I wanted to be beautiful. I wanted to be taken care of. I wanted to be rescued. I was sexualized long before I sexualized myself. Even as a child, I knew the way men looked at me. I knew what it meant. In Mexico, men called out in the street and hissed when I walked past. Even older men—friend's fathers, male teachers—even as a little girl. Even in grade school, I knew what it meant to be a woman and I was no longer a little girl. At nineteen years old, I was well aware that my body had become a woman's body. Even as a child, I knew what that was worth.
Earlier this month the Village Voice made public the findings of a study conducted by the John Jay College of Criminal Justice, which looked to define the most vulnerable population of sex workers: underage prostitutes. According to the study, "The typical kid who is commercially exploited for sex in New York City is not a tween girl, has not been sold into sexual slavery, and is not held captive by a pimp." The study found that 45% were boys, 45% got into the business through friends, 90% were U.S. born, most serviced white, wealthy men and struck deals on the street (as opposed to the Internet). Importantly, 95% of respondents—70% of whom had sought assistance through a child service agency within the past year—said they exchanged sex for money "because it was the surest way to support themselves." According to these researchers, even the most at-risk segment of the sex worker population—underage sex workers—are going it alone, selling sex on their own volition, and perceive themselves as making a choice given their circumstances. Only 10% were involved with what the researchers labelled a "market facilitator" (aka pimp).
Not so good morning, America. I woke up yesterday to discover that on Monday night the police had cleared Zuccotti Park. As of this morning, Zuccotti Park remains largely unoccupied and quiet, thanks to a judge's ruling that the city needn't allow them back in. At a press conference yesterday, NYC Mayor Michael Bloomberg defended his decision to effectually shut down the protest, which had lasted 61 days and counting, saying that the "health and safety conditions became intolerable." In a statement made yesterday morning, Bloomberg said: "I have become increasingly concerned ... that the occupation was coming to pose a health and fire safety hazard to the protestors and to the surrounding community." Hey, disease is no joke, Bloomberg seems to be saying. Politics aside, you've all heard of the black plague, right? Who wants that to happen again!!? Certainly not our mayor! Sounds pretty rational, until you consider how sanitation and the interest of public safety, including fear of the risk of communicable disease, is a rationalization our country has relied on historically to control its population, particularly minorities.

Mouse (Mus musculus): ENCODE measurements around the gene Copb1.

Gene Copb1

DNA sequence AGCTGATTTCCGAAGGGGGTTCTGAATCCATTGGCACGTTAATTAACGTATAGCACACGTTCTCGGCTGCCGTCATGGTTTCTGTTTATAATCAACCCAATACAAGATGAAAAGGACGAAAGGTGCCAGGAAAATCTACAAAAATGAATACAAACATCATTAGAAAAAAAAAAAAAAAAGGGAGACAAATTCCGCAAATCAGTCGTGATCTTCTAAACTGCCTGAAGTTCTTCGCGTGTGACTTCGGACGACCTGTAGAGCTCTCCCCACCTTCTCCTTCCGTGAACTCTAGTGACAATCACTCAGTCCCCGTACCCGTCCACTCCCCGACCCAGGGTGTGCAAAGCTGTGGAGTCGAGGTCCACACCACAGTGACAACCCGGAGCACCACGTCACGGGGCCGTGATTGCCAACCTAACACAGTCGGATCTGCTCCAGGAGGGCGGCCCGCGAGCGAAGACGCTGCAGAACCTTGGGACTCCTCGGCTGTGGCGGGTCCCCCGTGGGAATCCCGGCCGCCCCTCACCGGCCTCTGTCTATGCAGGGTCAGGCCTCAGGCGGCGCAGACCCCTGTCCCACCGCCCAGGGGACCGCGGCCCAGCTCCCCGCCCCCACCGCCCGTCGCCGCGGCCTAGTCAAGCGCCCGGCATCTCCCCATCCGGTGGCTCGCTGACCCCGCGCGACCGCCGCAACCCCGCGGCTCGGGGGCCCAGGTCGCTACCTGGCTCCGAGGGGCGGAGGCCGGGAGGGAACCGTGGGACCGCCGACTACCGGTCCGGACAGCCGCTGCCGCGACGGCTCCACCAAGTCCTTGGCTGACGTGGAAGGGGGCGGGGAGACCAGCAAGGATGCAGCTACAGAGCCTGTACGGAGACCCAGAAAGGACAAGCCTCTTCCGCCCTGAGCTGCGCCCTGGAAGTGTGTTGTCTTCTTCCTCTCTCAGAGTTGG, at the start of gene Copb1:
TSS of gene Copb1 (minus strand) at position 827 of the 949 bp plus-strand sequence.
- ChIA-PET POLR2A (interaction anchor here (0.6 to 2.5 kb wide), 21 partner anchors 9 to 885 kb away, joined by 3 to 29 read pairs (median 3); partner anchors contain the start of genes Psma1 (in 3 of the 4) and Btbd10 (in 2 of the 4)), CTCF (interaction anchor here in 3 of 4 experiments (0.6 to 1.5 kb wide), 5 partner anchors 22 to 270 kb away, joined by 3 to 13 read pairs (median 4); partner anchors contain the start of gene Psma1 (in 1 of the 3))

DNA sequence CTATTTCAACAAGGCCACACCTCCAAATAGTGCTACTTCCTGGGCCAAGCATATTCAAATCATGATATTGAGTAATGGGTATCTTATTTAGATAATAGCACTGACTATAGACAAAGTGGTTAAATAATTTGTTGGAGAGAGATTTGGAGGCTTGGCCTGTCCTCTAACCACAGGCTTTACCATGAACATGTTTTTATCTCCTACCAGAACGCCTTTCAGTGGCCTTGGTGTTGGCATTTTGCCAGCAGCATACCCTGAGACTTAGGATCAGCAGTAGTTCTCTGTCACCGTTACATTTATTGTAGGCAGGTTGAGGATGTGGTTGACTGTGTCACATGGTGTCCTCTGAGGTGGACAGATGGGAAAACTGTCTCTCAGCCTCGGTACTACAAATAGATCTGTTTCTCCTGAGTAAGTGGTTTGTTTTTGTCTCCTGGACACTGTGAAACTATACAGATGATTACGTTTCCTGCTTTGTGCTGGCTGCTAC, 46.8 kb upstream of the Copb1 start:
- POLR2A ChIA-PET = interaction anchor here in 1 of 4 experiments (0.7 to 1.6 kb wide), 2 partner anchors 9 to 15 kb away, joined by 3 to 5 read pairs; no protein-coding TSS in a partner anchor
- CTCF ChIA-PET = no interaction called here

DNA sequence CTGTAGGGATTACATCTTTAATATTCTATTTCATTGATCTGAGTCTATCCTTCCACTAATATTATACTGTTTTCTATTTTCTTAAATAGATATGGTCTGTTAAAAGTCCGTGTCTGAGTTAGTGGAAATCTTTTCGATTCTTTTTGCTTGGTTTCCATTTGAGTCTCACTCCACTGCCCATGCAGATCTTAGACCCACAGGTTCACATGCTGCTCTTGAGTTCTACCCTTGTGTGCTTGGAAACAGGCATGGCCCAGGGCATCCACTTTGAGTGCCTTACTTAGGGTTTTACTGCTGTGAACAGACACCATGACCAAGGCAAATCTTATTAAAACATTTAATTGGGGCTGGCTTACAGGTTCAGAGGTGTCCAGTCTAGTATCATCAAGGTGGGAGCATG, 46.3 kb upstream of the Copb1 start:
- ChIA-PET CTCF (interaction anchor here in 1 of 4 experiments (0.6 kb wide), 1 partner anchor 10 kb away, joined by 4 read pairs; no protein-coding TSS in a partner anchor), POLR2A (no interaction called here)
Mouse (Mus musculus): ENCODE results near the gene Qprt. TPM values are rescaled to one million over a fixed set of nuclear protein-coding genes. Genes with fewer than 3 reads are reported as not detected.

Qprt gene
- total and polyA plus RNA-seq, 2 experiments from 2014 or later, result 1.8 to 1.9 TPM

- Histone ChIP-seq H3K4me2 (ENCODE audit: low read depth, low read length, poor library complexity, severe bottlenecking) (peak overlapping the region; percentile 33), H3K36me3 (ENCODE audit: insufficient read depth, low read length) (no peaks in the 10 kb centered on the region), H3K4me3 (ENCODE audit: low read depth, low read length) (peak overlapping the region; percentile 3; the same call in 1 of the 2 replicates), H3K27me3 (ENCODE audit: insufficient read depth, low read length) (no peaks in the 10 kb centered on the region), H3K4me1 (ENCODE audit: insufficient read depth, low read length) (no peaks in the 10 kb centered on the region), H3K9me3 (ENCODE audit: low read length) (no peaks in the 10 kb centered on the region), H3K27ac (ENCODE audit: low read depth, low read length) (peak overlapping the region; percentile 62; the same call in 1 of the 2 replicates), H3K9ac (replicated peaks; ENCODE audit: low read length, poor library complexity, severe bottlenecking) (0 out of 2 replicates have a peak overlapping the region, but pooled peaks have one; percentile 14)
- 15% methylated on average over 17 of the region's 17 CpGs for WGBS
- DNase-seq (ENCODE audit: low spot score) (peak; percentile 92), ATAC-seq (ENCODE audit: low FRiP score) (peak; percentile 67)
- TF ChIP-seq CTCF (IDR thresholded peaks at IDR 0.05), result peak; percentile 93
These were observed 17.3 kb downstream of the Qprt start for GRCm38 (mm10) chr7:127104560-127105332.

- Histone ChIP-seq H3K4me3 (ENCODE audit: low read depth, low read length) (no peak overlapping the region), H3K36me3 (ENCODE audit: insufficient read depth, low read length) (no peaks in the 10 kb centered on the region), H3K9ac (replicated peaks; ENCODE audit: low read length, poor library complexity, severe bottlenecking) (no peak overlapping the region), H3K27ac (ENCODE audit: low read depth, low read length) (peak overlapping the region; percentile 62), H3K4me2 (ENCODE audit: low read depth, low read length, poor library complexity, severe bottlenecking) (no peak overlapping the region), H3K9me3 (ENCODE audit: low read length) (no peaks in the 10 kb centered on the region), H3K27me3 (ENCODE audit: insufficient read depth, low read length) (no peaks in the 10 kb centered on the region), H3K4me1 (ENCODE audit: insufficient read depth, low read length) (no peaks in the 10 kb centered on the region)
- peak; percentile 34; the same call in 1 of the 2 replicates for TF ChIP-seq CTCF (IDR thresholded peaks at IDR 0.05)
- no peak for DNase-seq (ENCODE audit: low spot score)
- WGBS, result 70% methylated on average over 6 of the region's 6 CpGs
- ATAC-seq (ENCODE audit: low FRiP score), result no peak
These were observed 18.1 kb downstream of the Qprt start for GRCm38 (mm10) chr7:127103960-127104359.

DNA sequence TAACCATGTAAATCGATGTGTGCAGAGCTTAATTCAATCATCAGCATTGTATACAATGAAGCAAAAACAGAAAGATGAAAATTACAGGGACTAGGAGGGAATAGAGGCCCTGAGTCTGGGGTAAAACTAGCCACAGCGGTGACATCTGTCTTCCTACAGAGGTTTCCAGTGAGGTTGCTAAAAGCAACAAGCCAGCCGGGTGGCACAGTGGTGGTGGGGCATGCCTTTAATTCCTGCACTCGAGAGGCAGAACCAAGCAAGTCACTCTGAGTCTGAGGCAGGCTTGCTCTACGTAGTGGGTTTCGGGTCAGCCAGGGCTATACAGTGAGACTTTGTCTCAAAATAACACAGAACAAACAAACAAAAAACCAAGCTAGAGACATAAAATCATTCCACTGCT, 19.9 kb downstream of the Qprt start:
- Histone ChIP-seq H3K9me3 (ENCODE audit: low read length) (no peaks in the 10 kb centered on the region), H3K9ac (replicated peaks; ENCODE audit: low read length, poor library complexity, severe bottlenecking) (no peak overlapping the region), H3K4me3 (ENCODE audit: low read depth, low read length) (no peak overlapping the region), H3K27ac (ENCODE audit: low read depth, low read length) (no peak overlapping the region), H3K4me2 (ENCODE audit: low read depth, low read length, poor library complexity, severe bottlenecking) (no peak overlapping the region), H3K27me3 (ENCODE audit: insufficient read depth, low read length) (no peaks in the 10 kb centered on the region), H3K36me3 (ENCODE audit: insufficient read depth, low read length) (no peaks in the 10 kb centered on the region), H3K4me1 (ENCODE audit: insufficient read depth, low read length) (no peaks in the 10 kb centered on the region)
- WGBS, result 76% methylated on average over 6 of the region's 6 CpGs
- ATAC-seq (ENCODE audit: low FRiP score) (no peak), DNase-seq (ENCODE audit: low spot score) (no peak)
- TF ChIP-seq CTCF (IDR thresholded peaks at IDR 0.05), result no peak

The first time I met Essence Revealed was two years ago at the Sex Workers Cabaret, an annual event in New York City where sex workers take the stage to tell their diverse stories through performance, narrative, puppetry, burlesque, comedy and more. Essence is a dual degreed, former lap dance engineer from the upscale gentlemen's club scene. Her performance that night reminded me of the girls I used to work with at Flashdancers, women who took their business seriously and were so skilled no one would dare consider them anything less than performers. Dancing in a red velvet floor-length gown to Michael Jackson's Princess Diana, Essence elevated striptease to an art. I was as enamored as a customer. Not unlike a customer, I wanted to meet the woman behind Essence.
Every now and again I'm struck immobile by the state of our nation. I had wanted to prepare an article on the risks of sex work, real versus imagined, but I'm thinking what the fuck. Why bother. This country sucks. No one's listening. I turned on the news this morning and they're rioting at Penn State over the firing of a football coach, a man who played a pivotal role in covering up the actions of a child molester. In the next segment, a Republican audience is booing Maria Bartiromo for questioning their candidate about claims of sexual harassment, two of which extend beyond allegations into the realm of fact, as those cases were settled. Whatever he says, they cheer. This is the same candidate who said that the unemployed and working poor should "blame themselves" and insinuated that a woman who is raped and gets pregnant has exercised a choice. This is the same audience who booed a gay soldier, cheered another candidate's unparalleled record of execution and supported another candidate's conclusion that an uninsured man be allowed to die. This is not my country, I sometimes think. I don't belong here.
"Sometimes it was very sexy and sometimes I was attracted to the person and sometimes I had great sex. And sometimes I was just going through the motions and it was neither good nor bad. And sometimes it was really unpleasant and I just got through it."
TRIGGER WARNING: The following story includes a description of a sexual assault.
As important as it is for activists to establish sex work as work, it is equally important we acknowledge that not everybody who sells sex calls themselves a sex worker. As the current feminist debates about the Slutwalk march make all too clear, there is power and privilege in reclaiming a word and—like slut—to call oneself a "hooker" or even a sex worker is not everyone's preference, nor is it a privilege everyone can afford.